The fears of Germany's bar owners have become reality, as the first official statistics revealed a sharp drop in revenue since the state smoking bans took effect last year.
Apparently, cigarettes go better with beer than food
Bars and pubs, whose main business is selling beverages, have been hit hardest by the new smoking bans, according to statistics released by the Federal Statistical Office on Friday, June 6. Eateries, restaurants and cafes faired better.
In the fourth quarter of 2007, revenue dropped by 14.1 percent more than the previous year for bars located in states with smoking bans. Those in states without bans collected only 8.8 percent less than during the same period in 2006.
"The majority of the guests appreciate the smoking ban when they're eating," Julius Wagner from the German Hotel and Restaurant Association (Dehoga) told AP news agency. He added that sales suffered in particular in smaller pubs that aren't able to offer a separate smoking room.
The association has said it advocates making exceptions to the ban for one-room pubs. Germany's Constitutional Court in Karlsruhe is slated to examine the matter this coming week.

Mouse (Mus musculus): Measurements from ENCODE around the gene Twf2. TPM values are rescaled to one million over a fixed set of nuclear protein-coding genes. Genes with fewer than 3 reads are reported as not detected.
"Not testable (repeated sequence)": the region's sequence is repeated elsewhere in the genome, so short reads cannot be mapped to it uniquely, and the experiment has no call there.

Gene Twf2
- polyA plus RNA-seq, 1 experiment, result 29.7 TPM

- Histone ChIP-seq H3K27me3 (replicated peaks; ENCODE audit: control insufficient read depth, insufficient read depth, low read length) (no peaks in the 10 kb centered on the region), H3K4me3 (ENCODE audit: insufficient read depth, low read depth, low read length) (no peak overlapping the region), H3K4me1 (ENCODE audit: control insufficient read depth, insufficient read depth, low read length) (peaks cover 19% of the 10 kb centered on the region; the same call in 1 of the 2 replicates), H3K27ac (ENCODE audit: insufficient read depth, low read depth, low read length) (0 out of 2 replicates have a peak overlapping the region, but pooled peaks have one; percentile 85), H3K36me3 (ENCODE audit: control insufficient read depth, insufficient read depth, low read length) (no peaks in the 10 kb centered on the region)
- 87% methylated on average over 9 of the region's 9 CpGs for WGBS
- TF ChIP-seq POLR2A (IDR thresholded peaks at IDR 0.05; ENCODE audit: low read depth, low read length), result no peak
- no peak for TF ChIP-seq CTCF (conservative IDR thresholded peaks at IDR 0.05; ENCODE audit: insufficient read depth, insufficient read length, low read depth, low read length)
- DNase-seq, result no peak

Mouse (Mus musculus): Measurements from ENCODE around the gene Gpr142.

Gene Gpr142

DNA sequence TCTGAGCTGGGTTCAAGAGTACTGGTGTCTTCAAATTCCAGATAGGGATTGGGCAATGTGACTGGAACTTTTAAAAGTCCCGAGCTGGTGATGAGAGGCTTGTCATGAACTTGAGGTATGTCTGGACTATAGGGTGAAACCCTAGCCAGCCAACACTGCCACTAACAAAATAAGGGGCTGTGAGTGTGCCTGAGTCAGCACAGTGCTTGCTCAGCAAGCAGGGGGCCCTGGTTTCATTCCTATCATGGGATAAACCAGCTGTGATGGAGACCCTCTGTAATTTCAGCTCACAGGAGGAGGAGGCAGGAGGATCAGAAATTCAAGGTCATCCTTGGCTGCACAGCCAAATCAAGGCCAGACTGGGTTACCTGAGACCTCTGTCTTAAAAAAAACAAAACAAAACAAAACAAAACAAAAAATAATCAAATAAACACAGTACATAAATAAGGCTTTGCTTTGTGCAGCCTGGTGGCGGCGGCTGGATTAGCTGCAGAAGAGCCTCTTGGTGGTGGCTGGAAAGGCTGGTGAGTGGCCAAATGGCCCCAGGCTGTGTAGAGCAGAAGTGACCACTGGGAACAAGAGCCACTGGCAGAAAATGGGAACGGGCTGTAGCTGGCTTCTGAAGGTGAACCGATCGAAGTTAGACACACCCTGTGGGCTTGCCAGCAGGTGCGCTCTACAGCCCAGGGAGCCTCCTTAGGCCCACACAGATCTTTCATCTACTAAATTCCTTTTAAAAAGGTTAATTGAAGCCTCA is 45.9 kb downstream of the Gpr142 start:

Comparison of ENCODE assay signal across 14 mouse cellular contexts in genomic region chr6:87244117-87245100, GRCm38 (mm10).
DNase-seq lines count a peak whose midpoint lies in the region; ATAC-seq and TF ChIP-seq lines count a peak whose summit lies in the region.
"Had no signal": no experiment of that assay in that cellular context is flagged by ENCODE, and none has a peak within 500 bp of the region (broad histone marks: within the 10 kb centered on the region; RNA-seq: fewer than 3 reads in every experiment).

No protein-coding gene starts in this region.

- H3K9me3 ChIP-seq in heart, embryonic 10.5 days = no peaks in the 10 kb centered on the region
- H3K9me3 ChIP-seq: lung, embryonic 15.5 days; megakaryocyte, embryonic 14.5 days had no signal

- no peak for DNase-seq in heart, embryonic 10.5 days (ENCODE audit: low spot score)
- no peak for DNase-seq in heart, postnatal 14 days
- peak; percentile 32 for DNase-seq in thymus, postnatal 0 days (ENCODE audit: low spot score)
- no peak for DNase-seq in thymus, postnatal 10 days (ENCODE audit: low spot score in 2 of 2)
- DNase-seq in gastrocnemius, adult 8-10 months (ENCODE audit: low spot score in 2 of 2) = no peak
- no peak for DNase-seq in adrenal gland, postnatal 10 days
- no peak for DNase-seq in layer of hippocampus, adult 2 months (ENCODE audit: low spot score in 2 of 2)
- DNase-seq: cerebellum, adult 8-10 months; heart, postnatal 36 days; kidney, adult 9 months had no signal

Industry already plagued with financial woes
Baden-Wuerttemberg and Lower Saxony were the first states to introduce smoking bans in August 2007, with Hesse following in October.
Sales in beverage-oriented pubs and bars in states with smoking bans dropped by 9.8 in the third quarter of 2007, 3 percent more than in the rest of the country.
An additional nine states implemented smoking bans at the beginning of 2008. Though a first-quarter loss of 4.6 percent was registered for pubs and bars in the 14 states with bans, the statistical office said a comparison with the other two states was not possible.
Restaurants and eateries in states with smoking bans recorded a 0.8 loss compared to the first quarter last year.
Dehoga has said that gastronomic revenues have already been slipping over the past several years, due to a 2007 increase in value-added tax, higher beer prices and soaring energy costs.